Sources of strife;Secondary;Reviews;History;Books

10th April 1998 at 01:00
ADVANCED HISTORY SOURCEBOOKS. THE ENGLISH REVOLUTION. Barry Coward and Chris Durston. John Murray. pound;9.99.

LONGMAN HISTORY IN DEPTH SERIES. Charles I. Angela Anderson. THE RUSSIAN REVOLUTION. Graham Darby. STALIN AND THE SOVIET UNION. Jim Grant. HITLER AND NAZISM. Jane Jenkins. CAUSES OF THE SECOND WORLD WAR. Alan Monger. Longman pound;5.99 each.

The A-level history market is getting crowded. Students have a wide array of good topic and course books to choose from, and new titles need to be up to scratch.

There are no worries about The English Revolution.

Combining academic authors with teacher editors allows for an authoritative text presented in manageable sections. The style is engagingly direct: Puritans are "the hotter type of Protestant", the divine right of kings "like some other ideas held by people at this time might seem strange to you". Its different historical approaches will make it invaluable in the classroom: there is a good historiographical discussion of the causes of the war, a case study approach to its social impact, even details of every member of the Barebones Parliament and the ship money assessment of every county.

Longman's Seminar Studies pioneered the topic book approach to A-level. The new History in Depth series, edited by Chris Culpin and written by practising teachers, has some very good features: an access-ible style, a "picture gallery" of major figures and good essay and document advice. But the quality is uneven.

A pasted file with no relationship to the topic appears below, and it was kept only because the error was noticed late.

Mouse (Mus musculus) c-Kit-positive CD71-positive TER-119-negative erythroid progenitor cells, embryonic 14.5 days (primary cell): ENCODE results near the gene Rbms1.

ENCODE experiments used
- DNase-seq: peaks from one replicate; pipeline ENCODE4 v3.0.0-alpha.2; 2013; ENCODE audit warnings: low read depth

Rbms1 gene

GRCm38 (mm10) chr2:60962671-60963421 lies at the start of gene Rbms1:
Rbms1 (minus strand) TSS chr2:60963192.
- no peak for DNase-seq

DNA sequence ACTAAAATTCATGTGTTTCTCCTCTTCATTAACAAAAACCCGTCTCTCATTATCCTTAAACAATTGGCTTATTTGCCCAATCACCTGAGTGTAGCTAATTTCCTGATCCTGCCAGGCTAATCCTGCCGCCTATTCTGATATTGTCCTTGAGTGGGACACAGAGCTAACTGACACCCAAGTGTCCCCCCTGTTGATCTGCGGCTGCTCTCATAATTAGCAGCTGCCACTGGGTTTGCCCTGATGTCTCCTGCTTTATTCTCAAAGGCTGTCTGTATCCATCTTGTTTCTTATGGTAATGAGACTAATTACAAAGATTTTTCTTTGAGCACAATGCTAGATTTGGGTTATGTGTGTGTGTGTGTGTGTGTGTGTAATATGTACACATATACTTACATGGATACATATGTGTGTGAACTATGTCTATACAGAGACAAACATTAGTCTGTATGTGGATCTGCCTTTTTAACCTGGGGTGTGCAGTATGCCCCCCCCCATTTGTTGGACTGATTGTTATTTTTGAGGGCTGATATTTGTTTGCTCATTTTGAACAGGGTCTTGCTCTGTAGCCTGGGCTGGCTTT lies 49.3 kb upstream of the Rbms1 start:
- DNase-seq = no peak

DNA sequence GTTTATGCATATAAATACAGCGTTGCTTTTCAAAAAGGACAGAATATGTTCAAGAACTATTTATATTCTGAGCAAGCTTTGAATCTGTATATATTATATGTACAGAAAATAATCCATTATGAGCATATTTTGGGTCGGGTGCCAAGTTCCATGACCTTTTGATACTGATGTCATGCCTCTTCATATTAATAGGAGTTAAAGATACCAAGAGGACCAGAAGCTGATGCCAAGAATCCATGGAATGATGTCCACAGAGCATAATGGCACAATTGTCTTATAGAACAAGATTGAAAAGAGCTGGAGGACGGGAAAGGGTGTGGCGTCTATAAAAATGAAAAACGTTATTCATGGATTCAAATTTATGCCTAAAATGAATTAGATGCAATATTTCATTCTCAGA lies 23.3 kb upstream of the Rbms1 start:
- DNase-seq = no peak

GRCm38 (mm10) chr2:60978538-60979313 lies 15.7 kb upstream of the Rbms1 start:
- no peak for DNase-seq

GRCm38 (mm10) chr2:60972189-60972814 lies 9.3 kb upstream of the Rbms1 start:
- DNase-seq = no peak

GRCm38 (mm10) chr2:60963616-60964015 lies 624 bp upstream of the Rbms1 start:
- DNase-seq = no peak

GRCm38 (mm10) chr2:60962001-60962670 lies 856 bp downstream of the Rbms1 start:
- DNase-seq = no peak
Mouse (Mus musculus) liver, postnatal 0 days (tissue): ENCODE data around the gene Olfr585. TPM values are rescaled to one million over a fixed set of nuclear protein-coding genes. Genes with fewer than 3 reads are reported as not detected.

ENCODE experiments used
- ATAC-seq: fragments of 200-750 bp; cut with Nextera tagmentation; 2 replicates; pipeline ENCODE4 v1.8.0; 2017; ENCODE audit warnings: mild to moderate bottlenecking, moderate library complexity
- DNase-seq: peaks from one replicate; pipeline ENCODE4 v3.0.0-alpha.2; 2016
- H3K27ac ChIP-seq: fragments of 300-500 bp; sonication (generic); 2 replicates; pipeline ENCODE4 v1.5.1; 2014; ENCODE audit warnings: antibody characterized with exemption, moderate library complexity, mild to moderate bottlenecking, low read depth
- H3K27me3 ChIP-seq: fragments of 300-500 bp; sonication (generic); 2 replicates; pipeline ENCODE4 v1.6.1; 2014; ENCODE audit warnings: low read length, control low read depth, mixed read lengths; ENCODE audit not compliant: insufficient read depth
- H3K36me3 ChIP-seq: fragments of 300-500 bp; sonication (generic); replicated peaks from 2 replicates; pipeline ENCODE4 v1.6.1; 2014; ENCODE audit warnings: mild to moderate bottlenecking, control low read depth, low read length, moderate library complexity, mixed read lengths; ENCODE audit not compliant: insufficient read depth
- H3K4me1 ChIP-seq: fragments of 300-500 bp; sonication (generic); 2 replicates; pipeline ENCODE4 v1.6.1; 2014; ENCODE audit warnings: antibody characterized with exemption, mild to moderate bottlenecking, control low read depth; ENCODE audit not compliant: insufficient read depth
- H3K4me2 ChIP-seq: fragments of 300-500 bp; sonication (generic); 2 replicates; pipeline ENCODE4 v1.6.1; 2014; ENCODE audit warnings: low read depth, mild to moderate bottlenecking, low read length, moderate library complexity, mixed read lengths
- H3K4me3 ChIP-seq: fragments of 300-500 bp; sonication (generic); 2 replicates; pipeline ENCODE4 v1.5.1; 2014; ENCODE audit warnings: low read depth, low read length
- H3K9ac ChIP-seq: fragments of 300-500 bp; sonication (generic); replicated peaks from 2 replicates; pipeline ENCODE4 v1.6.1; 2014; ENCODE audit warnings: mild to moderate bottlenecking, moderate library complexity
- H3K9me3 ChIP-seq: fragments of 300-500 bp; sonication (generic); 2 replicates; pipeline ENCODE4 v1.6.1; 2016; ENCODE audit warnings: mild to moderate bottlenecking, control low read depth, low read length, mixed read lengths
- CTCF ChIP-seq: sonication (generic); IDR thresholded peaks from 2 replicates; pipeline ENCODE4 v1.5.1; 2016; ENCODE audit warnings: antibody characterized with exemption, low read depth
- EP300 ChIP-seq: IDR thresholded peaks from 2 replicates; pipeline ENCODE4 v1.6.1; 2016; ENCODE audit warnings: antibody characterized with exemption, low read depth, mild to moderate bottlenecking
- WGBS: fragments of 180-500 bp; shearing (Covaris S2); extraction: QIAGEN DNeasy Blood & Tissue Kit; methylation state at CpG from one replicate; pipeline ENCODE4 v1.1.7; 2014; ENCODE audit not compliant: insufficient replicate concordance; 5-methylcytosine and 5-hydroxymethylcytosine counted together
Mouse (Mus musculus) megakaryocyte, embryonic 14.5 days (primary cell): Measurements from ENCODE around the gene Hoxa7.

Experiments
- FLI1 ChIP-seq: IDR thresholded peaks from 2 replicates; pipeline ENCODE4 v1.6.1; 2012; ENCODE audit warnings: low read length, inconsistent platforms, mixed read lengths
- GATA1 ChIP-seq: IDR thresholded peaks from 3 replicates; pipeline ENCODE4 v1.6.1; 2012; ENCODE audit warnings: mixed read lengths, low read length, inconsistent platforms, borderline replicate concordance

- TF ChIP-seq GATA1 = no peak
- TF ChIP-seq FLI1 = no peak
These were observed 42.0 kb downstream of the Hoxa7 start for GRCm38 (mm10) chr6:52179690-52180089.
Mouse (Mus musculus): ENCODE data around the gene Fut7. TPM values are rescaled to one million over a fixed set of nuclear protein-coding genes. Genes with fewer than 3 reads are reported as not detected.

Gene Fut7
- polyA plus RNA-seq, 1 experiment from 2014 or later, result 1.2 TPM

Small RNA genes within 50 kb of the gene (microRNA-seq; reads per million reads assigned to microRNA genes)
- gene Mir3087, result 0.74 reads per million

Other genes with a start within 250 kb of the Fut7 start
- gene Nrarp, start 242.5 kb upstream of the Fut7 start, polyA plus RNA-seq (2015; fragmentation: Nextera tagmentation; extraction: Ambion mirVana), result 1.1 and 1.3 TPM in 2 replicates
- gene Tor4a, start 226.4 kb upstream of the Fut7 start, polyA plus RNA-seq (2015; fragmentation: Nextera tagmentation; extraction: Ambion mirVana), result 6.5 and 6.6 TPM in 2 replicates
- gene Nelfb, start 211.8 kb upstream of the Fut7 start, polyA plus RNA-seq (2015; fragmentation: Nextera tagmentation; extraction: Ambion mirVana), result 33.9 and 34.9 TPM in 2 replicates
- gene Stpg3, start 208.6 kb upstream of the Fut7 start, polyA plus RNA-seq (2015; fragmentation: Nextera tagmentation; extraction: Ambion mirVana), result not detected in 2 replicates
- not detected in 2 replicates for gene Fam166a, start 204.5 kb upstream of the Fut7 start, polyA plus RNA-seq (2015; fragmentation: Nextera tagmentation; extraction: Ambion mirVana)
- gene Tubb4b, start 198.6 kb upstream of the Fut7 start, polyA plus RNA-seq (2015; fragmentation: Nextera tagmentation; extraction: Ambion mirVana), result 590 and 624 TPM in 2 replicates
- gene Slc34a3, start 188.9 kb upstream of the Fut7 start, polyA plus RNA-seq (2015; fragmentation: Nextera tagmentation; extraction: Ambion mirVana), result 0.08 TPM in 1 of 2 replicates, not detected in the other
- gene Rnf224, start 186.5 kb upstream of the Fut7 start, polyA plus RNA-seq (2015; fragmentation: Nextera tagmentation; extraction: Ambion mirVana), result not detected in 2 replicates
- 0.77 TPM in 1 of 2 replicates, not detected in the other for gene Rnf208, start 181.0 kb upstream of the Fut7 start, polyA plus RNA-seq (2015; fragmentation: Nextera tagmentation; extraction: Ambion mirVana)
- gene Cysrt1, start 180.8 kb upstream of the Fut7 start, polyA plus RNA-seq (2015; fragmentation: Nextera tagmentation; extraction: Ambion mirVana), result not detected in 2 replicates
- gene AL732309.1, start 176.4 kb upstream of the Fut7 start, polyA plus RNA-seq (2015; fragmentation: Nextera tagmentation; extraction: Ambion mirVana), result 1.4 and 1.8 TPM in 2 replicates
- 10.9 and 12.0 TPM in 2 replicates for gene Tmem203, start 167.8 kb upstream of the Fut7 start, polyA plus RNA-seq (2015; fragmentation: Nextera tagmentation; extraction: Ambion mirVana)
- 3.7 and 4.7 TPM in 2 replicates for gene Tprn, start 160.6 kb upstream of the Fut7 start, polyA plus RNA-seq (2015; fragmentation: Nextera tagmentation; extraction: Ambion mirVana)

The Russian Revolution is well written, and has helpful conclusions to each chapter, as has Charles I, but not the others. Causes of the Second World War does not really go into more detail on the 1919 Treaties than can be found in most textbooks. Stalin and the Soviet Union and Hitler and Nazism both stop before the war, as does (different war) Charles I. The picture galleries highlight figures who do not then necessarily feature much in the text. These are good introductory books, but they are not really substantial enough to warrant their title History in Depth.

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